Molecular mechanism of the ribosome recycling factor ABCE1

  • Protein biosynthesis is a conserved process, essential for life. Proteins are assembled from single amino acids according to their genetic blueprint in the form of a messenger ribonucleic acid (mRNA). Peptide bond formation is catalyzed by ancient ribonucleic acid (RNA) residues within the supramolecular ribosomal complex, which is organized in two dynamic subunits (Ramakrishnan, 2014). Each subunit comprises large ribosomal RNA (rRNA) molecules and several dozens of peripheral proteins. mRNA translation has been divided into three phases, namely translation initiation, elongation and termination in biochemistry textbooks. During initiation, the ribosomal subunits assemble into a functional ribosome on an activated mRNA and acquire the first transfer RNA (tRNA), an adapter between the start codon on the mRNA and the N-terminal methionine of the protein (Hinnebusch and Lorsch, 2012). During elongation, the ribosome translocates along the mRNA exposing one codon after the other, and amino acids are delivered to the ribosome by the respective tRNAs, and attached to the nascent polypeptide chain. During termination, the polypeptide is released and the ribosome remains loaded with mRNA and tRNA at the end of the open reading frame for the translated gene (Hellen, 2018). Bacterial ribosomes are subsequently recycled by a specific ribosome recycling factor and the small ribosomal subunit is simultaneously consigned to initiation factors for a next round of translation – rendering bacterial translation as a cyclic process with an additional ribosome recycling phase. However, the process of ribosome recycling remained enigmatic in Eukarya and Archaea until the simultaneous discovery of the twin-ATPase ABCE1 as the major ribosome recycling factor. Strikingly, ABCE1 has initially been shown to participate in translation initiation (Nürenberg and Tampé, 2013). Thus, closing the translation cycle by revealing the detailed molecular mechanism of ABCE1 and its role for translation initiation are the two goals of this research. Beyond the plenitude of well-studied translational GTPases, ABCE1 is the only essential factor energized by ATP, delivering the energy for ribosome splitting via two nucleotide-binding sites. Here, I define how allosterically coupled ATP binding and hydrolysis events in ABCE1 empower ribosome recycling. ATP occlusion in the low-turnover control site II promotes formation of the pre-splitting complex and facilitates ATP engagement in the high-turnover site I, which in turn drives the structural re- organization required for ribosome splitting. ATP hydrolysis and ensuing release of ABCE1 from the small subunit terminate the post-splitting complex. Thus, ABCE1 runs through an allosterically coupled cycle of closure and opening at both sites consistent with a processive clamp model. This study delineates the inner mechanics of ABCE1 and reveals why various ABCE1 mutants lead to defects in cell homeostasis, growth, and differentiation (Nürenberg-Goloub et al., 2018). Additionally, a high-resolution cryo-electron microscopy (EM) structure of the archaeal post-splitting complex was obtained, revealing a central macromolecular assembly at the crossover of ribosome recycling and translation initiation. Conserved interactions between ABCE1 and the small ribosomal subunit resemble the eukaryotic complex (Heuer et al., 2017). The conformational state of ABCE1 at the post-splitting complex confirms the molecular mechanism of ribosome recycling uncovered in this study. Moving further along the reaction coordinate of cellular translation, I reconstitute the complete archaeal translation initiation pathway and show that essential archaeal initiation factors are recruited to the post-splitting complex by biochemical methods and cryo-EM structures at intermediate resolution. Thus, the archaeal translation cycle is closed, following its bacterial model and paving the way for a deeper understanding of protein biosynthesis.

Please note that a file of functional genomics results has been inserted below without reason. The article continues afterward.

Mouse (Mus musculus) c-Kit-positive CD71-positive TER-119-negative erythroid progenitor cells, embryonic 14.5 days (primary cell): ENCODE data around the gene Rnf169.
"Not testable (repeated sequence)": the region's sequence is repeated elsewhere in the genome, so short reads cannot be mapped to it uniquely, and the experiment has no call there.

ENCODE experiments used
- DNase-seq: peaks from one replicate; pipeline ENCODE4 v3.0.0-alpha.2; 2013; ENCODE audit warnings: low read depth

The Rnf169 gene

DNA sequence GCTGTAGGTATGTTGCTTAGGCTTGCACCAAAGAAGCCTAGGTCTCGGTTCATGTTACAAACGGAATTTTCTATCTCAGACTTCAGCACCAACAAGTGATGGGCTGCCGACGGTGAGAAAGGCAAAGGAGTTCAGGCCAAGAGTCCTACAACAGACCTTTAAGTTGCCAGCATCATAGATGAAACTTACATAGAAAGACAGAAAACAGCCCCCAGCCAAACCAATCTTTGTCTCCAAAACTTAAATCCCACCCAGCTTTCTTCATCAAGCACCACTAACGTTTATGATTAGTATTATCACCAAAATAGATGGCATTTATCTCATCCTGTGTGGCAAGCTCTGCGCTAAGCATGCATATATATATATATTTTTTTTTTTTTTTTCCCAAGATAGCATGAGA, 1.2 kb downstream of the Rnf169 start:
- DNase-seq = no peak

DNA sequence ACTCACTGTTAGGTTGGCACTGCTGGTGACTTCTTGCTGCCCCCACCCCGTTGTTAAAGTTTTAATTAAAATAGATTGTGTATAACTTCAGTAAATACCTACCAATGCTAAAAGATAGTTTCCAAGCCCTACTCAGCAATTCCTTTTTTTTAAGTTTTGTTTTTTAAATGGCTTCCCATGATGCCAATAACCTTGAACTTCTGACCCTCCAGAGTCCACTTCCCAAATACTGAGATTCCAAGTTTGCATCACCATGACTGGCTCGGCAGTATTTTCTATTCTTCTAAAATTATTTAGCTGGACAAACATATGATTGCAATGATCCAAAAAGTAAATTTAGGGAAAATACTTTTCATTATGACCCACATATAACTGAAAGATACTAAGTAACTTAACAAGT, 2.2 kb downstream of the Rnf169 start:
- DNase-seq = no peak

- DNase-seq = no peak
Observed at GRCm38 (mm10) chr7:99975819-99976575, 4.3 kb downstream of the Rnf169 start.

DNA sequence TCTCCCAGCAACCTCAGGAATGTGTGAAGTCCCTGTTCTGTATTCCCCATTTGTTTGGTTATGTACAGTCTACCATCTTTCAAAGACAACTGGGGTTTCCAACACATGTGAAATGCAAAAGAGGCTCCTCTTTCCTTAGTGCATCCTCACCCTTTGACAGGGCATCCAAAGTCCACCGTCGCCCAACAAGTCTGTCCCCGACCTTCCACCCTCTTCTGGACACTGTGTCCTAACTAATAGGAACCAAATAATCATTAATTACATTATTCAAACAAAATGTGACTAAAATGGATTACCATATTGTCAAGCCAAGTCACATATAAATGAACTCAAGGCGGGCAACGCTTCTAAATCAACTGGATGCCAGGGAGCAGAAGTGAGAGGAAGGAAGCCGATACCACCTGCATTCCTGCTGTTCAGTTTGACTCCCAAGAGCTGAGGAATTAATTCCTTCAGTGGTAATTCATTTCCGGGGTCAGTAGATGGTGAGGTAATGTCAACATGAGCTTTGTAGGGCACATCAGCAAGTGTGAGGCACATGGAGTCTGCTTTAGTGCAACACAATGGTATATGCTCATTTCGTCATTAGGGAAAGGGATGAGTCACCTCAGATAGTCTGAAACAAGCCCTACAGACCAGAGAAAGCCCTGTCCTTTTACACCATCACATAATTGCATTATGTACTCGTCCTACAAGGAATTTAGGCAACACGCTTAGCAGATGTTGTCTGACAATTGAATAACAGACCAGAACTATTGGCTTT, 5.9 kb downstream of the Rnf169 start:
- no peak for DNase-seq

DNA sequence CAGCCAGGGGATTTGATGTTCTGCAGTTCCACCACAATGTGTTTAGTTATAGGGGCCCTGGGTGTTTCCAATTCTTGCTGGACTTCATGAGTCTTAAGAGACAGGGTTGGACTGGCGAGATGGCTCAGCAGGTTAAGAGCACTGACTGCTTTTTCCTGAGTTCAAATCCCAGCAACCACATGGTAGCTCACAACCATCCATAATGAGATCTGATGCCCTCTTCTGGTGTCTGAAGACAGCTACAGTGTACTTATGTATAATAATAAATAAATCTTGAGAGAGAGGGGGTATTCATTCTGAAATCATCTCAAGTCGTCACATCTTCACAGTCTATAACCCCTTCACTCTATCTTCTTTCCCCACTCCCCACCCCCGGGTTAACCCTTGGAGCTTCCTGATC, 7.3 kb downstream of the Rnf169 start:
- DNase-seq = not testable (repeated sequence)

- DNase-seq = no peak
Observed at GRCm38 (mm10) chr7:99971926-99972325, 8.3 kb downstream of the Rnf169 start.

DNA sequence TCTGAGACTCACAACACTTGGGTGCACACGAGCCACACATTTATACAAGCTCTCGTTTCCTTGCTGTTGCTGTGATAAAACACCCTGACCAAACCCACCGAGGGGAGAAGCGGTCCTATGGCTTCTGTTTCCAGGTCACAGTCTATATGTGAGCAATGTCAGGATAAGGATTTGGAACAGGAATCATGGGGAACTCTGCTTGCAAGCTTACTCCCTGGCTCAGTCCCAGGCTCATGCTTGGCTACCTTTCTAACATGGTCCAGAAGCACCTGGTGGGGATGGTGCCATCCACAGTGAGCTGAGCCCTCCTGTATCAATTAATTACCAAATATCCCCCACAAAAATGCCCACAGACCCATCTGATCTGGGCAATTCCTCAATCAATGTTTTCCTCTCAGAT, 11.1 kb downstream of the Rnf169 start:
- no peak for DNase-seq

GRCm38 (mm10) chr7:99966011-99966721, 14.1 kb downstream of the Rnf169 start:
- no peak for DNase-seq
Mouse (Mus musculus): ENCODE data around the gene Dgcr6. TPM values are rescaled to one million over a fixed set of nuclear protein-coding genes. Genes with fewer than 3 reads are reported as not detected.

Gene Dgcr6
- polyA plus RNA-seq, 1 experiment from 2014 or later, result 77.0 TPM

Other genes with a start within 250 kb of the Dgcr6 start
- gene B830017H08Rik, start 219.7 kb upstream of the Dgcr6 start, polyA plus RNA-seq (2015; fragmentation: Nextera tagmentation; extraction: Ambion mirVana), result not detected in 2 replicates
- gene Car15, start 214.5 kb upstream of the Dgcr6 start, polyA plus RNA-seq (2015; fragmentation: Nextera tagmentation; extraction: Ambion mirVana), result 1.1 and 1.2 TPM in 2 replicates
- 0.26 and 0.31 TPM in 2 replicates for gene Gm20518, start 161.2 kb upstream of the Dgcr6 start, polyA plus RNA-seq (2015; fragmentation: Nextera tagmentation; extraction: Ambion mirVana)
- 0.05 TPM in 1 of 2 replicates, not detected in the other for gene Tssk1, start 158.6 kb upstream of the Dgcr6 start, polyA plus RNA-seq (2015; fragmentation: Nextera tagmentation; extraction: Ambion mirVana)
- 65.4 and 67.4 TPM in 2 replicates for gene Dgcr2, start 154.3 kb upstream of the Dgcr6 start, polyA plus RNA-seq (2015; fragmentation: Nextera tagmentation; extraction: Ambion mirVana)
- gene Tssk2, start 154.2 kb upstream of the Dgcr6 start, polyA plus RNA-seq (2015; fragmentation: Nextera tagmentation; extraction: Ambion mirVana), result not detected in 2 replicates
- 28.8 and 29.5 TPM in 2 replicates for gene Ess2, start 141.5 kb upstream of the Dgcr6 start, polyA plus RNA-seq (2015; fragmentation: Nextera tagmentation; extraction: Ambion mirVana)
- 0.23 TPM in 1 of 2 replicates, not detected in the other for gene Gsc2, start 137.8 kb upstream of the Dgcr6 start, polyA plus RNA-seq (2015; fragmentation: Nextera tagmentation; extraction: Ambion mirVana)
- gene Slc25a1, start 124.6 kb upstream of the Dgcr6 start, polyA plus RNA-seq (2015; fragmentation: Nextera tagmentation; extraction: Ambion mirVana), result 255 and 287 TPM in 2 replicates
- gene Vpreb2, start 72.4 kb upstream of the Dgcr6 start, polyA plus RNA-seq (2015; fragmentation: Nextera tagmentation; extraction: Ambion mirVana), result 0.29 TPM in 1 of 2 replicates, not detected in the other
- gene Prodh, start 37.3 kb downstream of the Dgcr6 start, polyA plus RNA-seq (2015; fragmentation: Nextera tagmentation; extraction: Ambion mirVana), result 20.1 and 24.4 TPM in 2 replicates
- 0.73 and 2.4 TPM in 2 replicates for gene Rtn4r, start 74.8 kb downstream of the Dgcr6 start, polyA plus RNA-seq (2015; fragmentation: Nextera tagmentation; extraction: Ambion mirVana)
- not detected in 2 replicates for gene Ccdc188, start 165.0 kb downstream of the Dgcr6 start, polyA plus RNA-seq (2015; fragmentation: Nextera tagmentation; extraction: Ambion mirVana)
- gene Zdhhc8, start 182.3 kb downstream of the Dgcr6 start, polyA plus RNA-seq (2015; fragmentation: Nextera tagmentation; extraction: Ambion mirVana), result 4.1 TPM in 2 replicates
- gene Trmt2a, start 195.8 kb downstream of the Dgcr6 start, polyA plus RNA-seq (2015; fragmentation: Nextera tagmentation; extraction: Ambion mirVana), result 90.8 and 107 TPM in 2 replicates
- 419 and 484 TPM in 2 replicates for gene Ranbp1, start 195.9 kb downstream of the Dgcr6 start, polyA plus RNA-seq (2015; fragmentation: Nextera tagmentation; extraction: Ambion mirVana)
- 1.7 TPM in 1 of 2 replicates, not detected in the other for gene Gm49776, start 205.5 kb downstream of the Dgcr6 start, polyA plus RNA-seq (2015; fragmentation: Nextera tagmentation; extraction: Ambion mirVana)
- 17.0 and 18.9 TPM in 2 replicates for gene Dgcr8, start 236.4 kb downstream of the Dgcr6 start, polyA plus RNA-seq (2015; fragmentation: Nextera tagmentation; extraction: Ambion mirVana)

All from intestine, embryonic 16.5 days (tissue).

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Author:Elina Nürenberg-GoloubORCiDGND
Place of publication:Frankfurt am Main
Referee:Robert TampéORCiDGND, Michaela Müller-McNicollORCiD, Martin PosORCiD, Martin GriningerORCiDGND
Advisor:Robert Tampé
Document Type:Doctoral Thesis
Date of Publication (online):2019/12/12
Year of first Publication:2018
Publishing Institution:Universitätsbibliothek Johann Christian Senckenberg
Granting Institution:Johann Wolfgang Goethe-Universität
Date of final exam:2019/04/26
Release Date:2019/12/13
Institutes:Biochemie, Chemie und Pharmazie
Dewey Decimal Classification:5 Naturwissenschaften und Mathematik / 54 Chemie / 540 Chemie und zugeordnete Wissenschaften
Licence (German):License LogoDeutsches Urheberrecht